Rapid City, SD
Posted: Sep 4, 2003 2:58am
I saw you at the Castle some time ago and then we met at Magic in the Rockies in 2001 and we've talked several times. You’ve influenced me through your lecture, your advice, and your postings here on the Café as well as through the routines you’ve released. I have your Street Magic and Chicago Surprise booklets, the Mongolian Pop-Knot video and the wonderful Teleportation Device (TPD). They are all wonderful! It’s somewhat surprising that you would release so much of your “A” material. Thank you for sharing.
The TPD is such a complete and polished routine that I’d like to know about its evolution. Knowing about the steps it took to get the routine to its current level would help me, and maybe others, in polishing routines that are a work in progress. The easy answer could be – “Perform it 1,000 times and it’ll smooth out.” But I know you must have made a logical progression towards the perfection of this routine. Would you care to share some advice on how to evaluate, critique and polish such a routine?
P.S. – I mentioned to you that at my first public performance of the TPD, the gentleman that signed and verified the bill, approached me immediately after the show and said, “I’ll pay to see that again!” He gave me his date and I was brazen enough to quote him nearly double my normal rate and he booked me on the spot. I can’t give a higher recommendation than that!
Be Amazed! + Enjoy The Magic!
Posted: Sep 4, 2003 10:05pm
The evolution of the routine was interesting. I am not an extremely creative person, and most of my work has been a matter of taking classic magic and simply re-working it to suit my needs, tastes, and philosophy of magic. Basically it was a matter of problem-solving.
I was looking for something to add to my comedy club act, and found a trick in Wifred Johnson's Magic Tricks and Card Tricks. It was a bill in egg routine. It captured my fancy because of a comedy bit in the routine, one that never made it into my version, but that I liked a lot.
In the book's routine, the magician borrowed a bill, had it signed and folded it into a piece of paper napkin. It vanished in a flash of flame. He then asked, "Does anyone in the audience happen to have an egg with them?" A stooge in the audience raised his hand, and then brought an egg out of his side coat pocket.
The magician thanks him and takes the egg and beats the end with a spoon. He then reaches in with his thumb to suddenly realize the egg is raw. He then takes some tweezers and pulls out the signed bill.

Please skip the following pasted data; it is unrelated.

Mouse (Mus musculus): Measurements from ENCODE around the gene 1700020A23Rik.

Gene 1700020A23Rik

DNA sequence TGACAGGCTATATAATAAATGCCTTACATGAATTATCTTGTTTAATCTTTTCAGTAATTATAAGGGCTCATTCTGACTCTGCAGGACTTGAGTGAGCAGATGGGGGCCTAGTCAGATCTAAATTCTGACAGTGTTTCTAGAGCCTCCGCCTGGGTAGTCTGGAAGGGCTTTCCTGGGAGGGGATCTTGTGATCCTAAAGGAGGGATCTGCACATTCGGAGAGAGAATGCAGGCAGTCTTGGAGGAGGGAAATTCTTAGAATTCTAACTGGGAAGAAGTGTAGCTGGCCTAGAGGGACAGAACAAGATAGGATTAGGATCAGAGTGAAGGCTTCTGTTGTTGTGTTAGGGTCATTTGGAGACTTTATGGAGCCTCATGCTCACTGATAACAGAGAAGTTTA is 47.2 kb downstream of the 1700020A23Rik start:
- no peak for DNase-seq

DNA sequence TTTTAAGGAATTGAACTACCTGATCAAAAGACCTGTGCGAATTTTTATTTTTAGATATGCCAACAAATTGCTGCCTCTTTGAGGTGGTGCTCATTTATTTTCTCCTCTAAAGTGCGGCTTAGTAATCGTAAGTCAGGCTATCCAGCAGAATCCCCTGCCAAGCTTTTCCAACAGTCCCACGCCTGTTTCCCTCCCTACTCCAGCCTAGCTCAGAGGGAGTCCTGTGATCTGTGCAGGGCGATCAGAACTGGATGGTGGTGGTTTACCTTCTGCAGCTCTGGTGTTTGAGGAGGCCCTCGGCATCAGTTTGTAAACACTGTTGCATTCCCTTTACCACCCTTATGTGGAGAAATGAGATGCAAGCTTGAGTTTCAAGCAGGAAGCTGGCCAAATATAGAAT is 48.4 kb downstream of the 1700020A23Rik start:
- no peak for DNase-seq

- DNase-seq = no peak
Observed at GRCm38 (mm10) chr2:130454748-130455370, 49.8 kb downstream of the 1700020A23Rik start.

I loved the part about the borrowed egg, but I wasn't happy with the vanish. I wanted the hands to both be shown empty more clearly after the bill was wrapped, and before it went up in flames.
I thought about maybe balling the paper up and fastening it on a spindle of some sort--like they used to slide receipts on, so both hands could come away clean. An alligater clip turned out to be more practical than just trying to spike the paper on a spindle.
Then it seemed it would be more magical for the whole thing to go up in flames by itself without a match or lighter. I thought about putting some batteries in the wooden base of the spindle, and bit of resister wire, like a heating element in the aligator clip. The base would have to be bigger than I liked.
I thought why not make the bigger base into some kind of machine? A Teleportation Device! That's when the whole thing came together for me.
My four year old daughter was running around with a ray gun that made lots of different electronic sounds and flashing lights. I managed to trade her out for it, she was a tough negotiator, and then took it apart. I put the bread board and lights and speaker into an experimenter box, and then added a phono clip for the aerial.
I soldered an alligator clip to the other end of the brass tube I used for an aerial, and voila! A teleportation device with flashing lights and various electronic sound effects. Lights, noise, fire, lemon juice, raw egg--perfect!
I've always felt that the only thing that plays as big on stage as an animal was fire and liquid. This had that plus electric lights and sound effects.
I had always liked the bill in lemon, and it just seemed that a scientific experiment would just be better if it were repeated.
So I decided to do the bill in lemon and then the bill in the egg--if it's really science, and not some cheap magic trick, like say cold fusion, the experiment should be repeatable...
By using two different methods, I could further confuse the audience. At the end, the bill was signed, had a quarter with the serial number torn off, was singed around the edges, and covered with lemon juice and egg!
So everything just flowed from trying to solve the problems and make the trick fit my idea of a perfect routine. I wanted the audience to have a choice of two lemons (equivoque), and a free choice of any one of a dozen eggs so that there really would be a free choice the second time, so I had to finally drop the comedy bit about the spectator having an egg in his pocket.
But that is the way things evolve.
Pop Haydn's 21at Century Website
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Sphere of Destiny
Los Angeles magician
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